* SNB policy review could see Swiss franc weaken further
* One-month risk reversals indicate euro gains/franc
* Swiss investors expected to invest offshore
By Anirban Nag
LONDON, Sept 17 In a world where prospects of
stronger economic growth and higher market interest rates are
driving the most active currencies, the safe-haven and
low-yielding Swiss franc faces a lengthy period of weakness.
Swiss investors are again looking abroad for returns,
particularly in the euro zone, confident that a recovery is
gaining ground and worries about a debt default have waned.
At home, the Swiss National Bank (SNB) is likely to hold
interest rates at ultra low levels for some time until it
believes the threat of deflation has passed.
With the central bank probably also keeping its cap on the
franc's exchange rate when it meets this week, this all adds up
to a likely fall in the Swiss currency and its weakness against
the euro is expected to accelerate in the next few months.
Switzerland maintained its reputation as a safe place during
the turbulent years that followed the 2008 financial crisis,
even though its biggest bank UBS needed a government bailout.
This created problems for the SNB. The franc rose sharply in
2010 and 2011 as investors, worried about a sovereign debt
default in the euro zone, pushed the Swiss currency close to
parity with the euro.
In response the SNB drew a line in the sand, setting a cap
on the franc of 1.20 per euro in September 2011, aiming to
protect the export-driven economy from recession and deflation.
Every time the Swiss currency neared the cap, the SNB went
into the market to buy euros for francs, pushing the rate back.
Now the Swiss economy is growing robustly and inflation is
absent, giving the SNB little reason to tighten policy or remove
the franc cap when it reviews policy on Thursday.
With the SNB keeping interest rates near zero, the euro has
already risen 2.5 percent against the franc this year
while the dollar has gained 1.2 percent. But that is far
less than the respective rises of 15 and 14 percent both saw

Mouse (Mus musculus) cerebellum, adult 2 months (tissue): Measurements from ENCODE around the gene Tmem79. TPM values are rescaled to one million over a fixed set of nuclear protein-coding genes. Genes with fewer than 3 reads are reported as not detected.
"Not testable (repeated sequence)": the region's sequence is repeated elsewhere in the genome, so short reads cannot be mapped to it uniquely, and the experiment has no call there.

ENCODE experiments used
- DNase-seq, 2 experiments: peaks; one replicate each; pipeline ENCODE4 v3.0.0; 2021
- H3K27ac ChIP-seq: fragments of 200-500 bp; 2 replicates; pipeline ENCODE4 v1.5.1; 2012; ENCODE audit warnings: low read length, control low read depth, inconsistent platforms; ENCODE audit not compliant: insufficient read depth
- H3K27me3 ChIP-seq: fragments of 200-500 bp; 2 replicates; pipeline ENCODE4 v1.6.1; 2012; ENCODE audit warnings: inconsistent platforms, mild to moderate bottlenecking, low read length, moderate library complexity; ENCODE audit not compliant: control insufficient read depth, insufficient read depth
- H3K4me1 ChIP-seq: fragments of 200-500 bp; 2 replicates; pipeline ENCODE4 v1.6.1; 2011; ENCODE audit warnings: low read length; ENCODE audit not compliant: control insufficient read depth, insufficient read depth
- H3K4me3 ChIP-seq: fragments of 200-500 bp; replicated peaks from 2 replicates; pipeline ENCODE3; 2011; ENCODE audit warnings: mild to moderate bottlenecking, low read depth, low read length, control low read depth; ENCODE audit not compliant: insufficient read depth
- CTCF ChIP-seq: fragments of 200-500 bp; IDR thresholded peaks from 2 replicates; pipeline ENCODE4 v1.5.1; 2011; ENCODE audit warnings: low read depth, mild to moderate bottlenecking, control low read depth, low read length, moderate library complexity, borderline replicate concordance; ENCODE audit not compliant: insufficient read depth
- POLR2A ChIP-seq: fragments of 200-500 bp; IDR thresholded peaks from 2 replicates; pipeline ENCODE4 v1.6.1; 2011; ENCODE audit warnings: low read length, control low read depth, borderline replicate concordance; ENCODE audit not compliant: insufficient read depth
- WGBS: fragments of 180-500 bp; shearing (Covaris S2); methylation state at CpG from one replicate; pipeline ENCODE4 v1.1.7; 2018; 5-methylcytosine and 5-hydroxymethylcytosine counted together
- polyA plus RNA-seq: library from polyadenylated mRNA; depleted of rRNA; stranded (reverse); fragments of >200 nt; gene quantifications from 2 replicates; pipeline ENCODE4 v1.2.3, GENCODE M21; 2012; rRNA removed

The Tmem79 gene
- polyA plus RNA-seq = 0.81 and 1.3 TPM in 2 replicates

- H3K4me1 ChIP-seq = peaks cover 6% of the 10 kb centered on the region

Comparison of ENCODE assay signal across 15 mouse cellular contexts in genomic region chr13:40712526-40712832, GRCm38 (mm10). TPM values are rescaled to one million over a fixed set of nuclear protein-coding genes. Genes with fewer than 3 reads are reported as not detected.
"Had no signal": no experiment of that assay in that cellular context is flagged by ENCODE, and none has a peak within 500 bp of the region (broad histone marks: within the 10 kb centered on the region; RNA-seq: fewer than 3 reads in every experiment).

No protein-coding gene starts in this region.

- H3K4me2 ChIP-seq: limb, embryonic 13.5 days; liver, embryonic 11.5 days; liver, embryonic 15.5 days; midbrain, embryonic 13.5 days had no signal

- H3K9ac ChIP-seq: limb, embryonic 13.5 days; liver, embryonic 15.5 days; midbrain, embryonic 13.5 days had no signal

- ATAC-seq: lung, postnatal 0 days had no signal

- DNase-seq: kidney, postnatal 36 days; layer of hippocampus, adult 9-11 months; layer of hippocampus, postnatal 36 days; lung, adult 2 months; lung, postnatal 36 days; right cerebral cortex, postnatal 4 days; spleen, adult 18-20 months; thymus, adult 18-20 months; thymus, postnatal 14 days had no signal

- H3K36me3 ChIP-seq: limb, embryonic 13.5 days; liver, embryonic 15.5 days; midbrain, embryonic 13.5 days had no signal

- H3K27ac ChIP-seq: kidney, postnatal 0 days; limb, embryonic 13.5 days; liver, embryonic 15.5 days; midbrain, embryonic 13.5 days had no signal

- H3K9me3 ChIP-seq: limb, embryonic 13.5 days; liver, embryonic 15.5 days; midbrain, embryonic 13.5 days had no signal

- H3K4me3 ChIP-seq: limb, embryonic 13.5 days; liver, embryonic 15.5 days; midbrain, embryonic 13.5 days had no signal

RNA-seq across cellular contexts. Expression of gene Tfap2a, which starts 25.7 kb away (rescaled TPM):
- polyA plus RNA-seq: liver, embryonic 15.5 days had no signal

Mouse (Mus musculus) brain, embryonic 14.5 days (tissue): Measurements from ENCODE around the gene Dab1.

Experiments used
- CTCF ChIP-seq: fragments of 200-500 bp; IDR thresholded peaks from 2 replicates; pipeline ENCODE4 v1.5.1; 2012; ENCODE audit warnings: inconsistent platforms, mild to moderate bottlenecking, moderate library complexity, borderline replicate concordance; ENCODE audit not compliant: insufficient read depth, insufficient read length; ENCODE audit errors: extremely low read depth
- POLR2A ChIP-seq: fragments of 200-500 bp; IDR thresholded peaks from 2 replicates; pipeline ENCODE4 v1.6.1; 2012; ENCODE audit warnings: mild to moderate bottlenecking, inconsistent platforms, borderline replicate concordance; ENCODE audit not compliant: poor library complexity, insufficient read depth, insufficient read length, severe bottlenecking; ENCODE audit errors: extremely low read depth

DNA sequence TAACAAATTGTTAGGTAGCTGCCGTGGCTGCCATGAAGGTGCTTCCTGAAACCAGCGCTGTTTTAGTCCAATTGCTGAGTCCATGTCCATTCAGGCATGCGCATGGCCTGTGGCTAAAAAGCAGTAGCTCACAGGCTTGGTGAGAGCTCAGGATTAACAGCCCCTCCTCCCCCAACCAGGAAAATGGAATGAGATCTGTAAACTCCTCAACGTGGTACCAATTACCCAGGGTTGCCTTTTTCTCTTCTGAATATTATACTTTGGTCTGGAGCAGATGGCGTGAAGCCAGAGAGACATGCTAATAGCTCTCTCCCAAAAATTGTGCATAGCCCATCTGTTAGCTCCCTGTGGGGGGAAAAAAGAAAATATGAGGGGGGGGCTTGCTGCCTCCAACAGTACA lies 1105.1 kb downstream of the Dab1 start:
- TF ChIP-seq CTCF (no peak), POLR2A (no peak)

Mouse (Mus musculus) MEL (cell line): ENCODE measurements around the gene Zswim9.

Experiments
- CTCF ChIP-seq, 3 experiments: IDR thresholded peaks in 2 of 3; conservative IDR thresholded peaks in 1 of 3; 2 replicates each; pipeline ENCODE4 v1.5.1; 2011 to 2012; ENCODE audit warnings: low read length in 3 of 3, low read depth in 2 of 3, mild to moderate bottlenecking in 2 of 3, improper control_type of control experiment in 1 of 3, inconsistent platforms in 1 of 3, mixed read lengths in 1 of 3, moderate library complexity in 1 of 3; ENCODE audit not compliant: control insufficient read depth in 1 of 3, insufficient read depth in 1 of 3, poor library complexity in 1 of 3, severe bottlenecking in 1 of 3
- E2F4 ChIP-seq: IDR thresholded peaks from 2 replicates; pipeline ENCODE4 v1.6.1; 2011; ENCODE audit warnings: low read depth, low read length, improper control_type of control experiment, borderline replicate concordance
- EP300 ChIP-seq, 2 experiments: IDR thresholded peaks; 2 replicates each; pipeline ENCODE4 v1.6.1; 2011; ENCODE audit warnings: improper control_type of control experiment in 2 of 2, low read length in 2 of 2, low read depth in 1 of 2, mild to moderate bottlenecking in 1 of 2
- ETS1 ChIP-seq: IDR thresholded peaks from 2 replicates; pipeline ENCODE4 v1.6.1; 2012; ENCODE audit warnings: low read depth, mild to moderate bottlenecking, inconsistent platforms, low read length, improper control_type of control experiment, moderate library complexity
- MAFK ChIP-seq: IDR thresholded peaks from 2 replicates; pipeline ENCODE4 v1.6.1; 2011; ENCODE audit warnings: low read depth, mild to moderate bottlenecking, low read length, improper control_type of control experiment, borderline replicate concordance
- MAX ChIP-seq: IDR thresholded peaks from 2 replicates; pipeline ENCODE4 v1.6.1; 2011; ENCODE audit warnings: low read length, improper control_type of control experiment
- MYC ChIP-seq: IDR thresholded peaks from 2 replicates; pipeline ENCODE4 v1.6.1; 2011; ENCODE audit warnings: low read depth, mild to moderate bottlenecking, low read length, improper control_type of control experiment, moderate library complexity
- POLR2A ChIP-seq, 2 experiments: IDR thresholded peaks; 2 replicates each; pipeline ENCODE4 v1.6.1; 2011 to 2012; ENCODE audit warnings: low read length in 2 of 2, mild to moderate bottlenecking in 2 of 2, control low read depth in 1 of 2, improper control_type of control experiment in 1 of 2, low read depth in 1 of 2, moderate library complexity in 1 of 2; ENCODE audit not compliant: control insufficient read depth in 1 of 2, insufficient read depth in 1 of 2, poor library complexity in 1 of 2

against the yen, the other major safe-haven currency.
Some investors are positioning for this week's SNB meeting
to prompt more weakness in the next few months.
In the options market, one-month euro/Swiss franc risk
reversals, which measure the relative demand for
options on a currency rising or falling, show investors have
been increasingly buying protection against a fall in the franc.
The bias for euro calls, or the right to buy the common
currency against the franc, has risen since the start of this
month. That contrasts with euro/dollar,
euro/sterling and euro/yen, which all
show a distinct bias for euro weakness.
"The very low, and on some occasions even negative, nominal
return on cash in Switzerland has made the local currency less
attractive," said Thomas Stolper, currency analyst at Goldman
Sachs. The firm expects the euro to rise to 1.25 francs in three
months and 1.28 in six, up from Tuesday's 1.2370.
"We expect the SNB to maintain the minimum level for the
euro/Swiss franc at 1.20 and for that rate to remain in place
until the risks of deflation have subsided. At that point, we
would expect the bank to switch back to using interest rates as
its main policy instrument."
That seems a long way off. Swiss consumer prices were 0.1
percent lower in August than a month earlier and unchanged from
a year ago. A Reuters poll last week showed economists believe
the SNB will keep the lid on the franc against the euro at least
until the end of 2014.
"We continue to see euro/Swiss franc trading back over the
next few months to this year's highs of 1.26-1.27 as Swiss
portfolio managers return to foreign markets," said Monsoor
Mohiuddin, chief currency strategist at UBS.
However, Deutsche Bank currency strategist George Saravelos
said Swiss investors' purchases of euro zone assets remained
well below pre-crisis levels.
"It is tough timing the return of this outflow," he said,
adding these investments were an estimated 140 billion francs
below their 2008 peak. But combined with the normalisation in
European risk premia, these flows could see the euro rise.
Saravelos estimates 100-150 billion euros sought safety in
Switzerland during the euro zone debt crisis and that this has
begun to unwind.
This is reflected in a steady fall in sight deposit balances
with the SNB - a broad gauge of Swiss banks' excess liquidity
and of how much the central bank has spent to keep the franc
weak - in the past two months.
Euro zone short-term market rates have climbed despite the
European Central Bank promising to keep rates low for a long
time. The yield premium benchmark two-year euro zone bonds
offer over Swiss debt is near January
Traders said short-dated option strikes are layered around
1.2550-1.2750 francs, which could provide short term resistance.
"Once we break through, real money with its structural
overweight in the Swiss franc will be forced to shift its
position with little in the way till 1.30 francs," said Olivier
Korber, options strategist at Societe Generale.